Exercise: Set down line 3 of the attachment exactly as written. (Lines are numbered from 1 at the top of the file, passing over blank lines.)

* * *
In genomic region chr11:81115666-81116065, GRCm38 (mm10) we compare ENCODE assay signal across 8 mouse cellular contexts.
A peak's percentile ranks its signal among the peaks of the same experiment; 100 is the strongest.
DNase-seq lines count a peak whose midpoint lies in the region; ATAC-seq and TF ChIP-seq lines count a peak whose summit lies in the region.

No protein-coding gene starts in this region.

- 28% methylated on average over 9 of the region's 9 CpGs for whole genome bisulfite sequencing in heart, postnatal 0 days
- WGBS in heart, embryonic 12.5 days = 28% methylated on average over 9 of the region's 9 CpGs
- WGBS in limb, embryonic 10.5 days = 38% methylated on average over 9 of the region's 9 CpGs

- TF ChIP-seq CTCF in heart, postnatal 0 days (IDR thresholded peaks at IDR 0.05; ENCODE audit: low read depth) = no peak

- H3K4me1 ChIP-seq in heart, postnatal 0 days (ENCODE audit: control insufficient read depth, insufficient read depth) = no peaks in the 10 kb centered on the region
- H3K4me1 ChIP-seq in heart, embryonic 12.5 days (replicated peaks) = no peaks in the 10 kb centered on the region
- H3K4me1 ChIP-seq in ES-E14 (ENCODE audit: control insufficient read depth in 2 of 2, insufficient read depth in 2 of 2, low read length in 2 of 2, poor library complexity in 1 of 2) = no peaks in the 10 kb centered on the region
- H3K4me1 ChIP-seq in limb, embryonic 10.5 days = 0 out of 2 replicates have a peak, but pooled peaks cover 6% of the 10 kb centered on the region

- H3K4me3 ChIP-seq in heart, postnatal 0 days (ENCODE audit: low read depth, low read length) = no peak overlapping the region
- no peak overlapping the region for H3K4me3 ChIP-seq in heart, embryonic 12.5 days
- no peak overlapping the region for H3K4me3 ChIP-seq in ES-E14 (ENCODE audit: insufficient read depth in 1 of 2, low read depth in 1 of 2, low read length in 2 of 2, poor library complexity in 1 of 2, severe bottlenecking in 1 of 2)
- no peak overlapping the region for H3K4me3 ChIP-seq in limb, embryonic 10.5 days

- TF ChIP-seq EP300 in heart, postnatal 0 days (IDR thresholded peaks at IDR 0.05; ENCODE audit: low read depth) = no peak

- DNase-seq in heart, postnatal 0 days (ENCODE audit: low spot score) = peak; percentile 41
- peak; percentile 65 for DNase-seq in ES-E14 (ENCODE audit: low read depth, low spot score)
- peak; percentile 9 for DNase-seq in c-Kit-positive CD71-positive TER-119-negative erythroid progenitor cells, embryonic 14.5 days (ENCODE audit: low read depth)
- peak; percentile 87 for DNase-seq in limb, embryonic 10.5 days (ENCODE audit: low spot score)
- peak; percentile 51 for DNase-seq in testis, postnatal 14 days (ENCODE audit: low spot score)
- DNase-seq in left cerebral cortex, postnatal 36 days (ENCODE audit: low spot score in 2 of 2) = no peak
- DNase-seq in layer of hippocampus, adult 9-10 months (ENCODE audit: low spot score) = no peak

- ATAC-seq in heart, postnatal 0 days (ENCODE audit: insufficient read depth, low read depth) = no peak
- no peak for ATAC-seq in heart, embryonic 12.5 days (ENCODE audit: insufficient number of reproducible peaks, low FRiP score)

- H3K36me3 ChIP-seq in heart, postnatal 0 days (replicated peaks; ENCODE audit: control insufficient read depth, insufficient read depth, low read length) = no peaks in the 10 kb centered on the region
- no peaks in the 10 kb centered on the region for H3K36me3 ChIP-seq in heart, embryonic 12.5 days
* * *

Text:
DNase-seq lines count a peak whose midpoint lies in the region; ATAC-seq and TF ChIP-seq lines count a peak whose summit lies in the region.